I started making my own limoncello about two and a half years ago.  I wanted to try limoncello, but couldn’t find any to buy, so I looked up some recipes.  I picked the one that only required an overnight maceration instead of two weeks (because I’m impatient like that) and it turned out so scrumptious that I’ve yet to get around to trying out one of the recipes that take a little longer.  I’ll report back on the comparison when I eventually do, but in the meantime, this is a pretty handy sort-of last-minute drinks recipe to have up your sleeve.  I’ve actually never tried “real” limoncello, so I can’t tell you how this measures up to the stuff you’d drink in Italy.  I can, however, tell you that it’s bloody delicious, and super lemony.  Any time I’ve pulled out a bottle for friends, it has disappeared fairly promptly, which can only be a good sign…

When real sunshine is lacking… alcoholic sunshine will do.

Limoncello

Makes about 400ml
Slightly adapted from Waitrose

To sterilise the glass bottle, wash in hot, soapy water and pop in an oven pre-heated to 100°C for about ten mins or so, until dry.  Allow to cool before pouring the limoncello in.  Don’t use your super expensive special edition boutique vodka, but don’t use supermarket own-label vodka either – paint-stripper will always just taste of paint-stripper, no matter how many lemons you add.  I just used standard Smirnoff.  I love limoncello served straight over ice, but you can also serve it as a long drink, topped up with soda water.  Sometimes I’ll store the limoncello in the freezer for a day or so so that it goes a bit slushy.  I recommend trying that, too!  This should keep for a couple of weeks in the fridge, although it’s unlikely to last even close to that long.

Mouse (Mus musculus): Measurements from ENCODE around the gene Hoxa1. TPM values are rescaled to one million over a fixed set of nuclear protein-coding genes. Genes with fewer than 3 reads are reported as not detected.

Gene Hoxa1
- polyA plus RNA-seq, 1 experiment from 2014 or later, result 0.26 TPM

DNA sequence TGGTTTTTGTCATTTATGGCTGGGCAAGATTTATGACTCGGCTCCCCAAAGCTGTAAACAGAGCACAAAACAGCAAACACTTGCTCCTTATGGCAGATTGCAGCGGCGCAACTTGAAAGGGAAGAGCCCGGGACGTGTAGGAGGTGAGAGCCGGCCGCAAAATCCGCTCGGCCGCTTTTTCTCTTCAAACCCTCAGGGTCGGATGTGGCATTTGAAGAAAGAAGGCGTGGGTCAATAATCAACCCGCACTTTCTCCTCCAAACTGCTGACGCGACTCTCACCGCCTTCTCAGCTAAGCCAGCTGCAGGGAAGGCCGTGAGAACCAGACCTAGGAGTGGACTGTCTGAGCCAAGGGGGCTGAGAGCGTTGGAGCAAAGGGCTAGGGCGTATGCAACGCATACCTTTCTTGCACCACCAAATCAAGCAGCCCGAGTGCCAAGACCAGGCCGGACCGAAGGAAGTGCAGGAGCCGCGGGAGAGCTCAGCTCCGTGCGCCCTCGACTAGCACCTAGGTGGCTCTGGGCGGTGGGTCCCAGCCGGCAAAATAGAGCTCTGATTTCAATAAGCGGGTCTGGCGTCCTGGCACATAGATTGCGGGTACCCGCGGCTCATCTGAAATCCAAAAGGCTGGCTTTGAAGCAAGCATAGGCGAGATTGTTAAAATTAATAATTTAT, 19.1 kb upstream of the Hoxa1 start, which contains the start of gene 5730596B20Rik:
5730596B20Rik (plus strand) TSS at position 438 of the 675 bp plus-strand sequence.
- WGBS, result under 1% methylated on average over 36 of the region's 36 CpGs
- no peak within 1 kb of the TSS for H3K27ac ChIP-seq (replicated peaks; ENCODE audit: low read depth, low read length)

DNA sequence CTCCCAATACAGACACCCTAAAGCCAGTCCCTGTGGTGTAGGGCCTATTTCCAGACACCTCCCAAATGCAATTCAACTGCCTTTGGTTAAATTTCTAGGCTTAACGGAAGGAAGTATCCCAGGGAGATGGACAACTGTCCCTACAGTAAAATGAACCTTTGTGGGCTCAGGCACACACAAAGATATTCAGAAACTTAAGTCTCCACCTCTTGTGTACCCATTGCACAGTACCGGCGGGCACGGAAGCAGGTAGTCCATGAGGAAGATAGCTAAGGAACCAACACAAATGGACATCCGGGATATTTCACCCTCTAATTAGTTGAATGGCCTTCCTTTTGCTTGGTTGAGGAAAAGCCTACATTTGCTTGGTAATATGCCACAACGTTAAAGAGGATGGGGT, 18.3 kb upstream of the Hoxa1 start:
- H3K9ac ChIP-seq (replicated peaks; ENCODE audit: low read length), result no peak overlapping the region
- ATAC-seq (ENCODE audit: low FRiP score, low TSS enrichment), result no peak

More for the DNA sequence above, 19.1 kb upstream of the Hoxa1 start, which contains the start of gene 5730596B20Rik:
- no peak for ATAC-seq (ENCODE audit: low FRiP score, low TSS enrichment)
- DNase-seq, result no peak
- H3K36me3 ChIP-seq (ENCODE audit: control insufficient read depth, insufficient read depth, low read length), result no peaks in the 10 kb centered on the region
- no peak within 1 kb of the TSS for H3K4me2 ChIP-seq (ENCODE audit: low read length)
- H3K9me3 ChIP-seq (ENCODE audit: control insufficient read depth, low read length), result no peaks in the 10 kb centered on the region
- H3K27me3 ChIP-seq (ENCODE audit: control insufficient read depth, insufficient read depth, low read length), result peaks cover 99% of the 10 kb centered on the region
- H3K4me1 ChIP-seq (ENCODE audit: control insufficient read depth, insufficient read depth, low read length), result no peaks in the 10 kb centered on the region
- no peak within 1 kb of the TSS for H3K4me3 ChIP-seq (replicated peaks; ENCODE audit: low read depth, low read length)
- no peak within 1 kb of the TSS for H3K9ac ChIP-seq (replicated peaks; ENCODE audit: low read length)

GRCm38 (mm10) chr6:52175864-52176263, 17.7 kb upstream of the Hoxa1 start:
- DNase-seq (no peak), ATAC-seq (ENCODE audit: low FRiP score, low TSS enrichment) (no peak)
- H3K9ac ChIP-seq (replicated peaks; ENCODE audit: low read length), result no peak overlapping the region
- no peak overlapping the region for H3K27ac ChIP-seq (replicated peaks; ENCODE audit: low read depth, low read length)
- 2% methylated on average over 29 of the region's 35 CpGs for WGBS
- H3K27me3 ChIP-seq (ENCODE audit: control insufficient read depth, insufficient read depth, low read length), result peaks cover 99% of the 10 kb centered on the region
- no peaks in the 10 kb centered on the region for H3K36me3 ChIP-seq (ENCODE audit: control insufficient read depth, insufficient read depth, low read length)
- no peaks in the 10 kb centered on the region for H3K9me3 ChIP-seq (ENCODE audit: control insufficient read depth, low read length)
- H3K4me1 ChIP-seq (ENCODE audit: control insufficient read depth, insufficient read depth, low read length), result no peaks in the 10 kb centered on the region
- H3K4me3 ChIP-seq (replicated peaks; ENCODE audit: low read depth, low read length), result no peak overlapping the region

Ingredients

7-8 unwaxed lemons
125g caster sugar (granulated works fine, too)
150ml vodka

Directions

1.  Wash the lemons.  Zest and juice them into a large bowl (ideally not plastic – glass, pyrex or ceramic are all good choices if you have them).  Add the sugar, stir, and cover with clingfilm.  Leave to stand for about 12h or overnight, stirring occasionally, until the sugar has all dissolved.

2.  Strain the lemon mixture through either a very fine sieve, a muslin cloth or a normal sieve lined with kitchen roll.  Squeeze as much juice through as possible.  Stir in the vodka and decant into a sterilised glass bottle, ready to serve.

Enjoy!  (Whilst drinking responsibly and all that jazz…)

Since it’s homemade and all, I’m submitting this limoncello recipe to Made with Love Mondays hosted by Javelin Warrior (I’m guessing it’s ok that I haven’t made my own vodka…).

Made with Love Mondays, hosted by Javelin Warrior

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Filed under Drinks, Recipes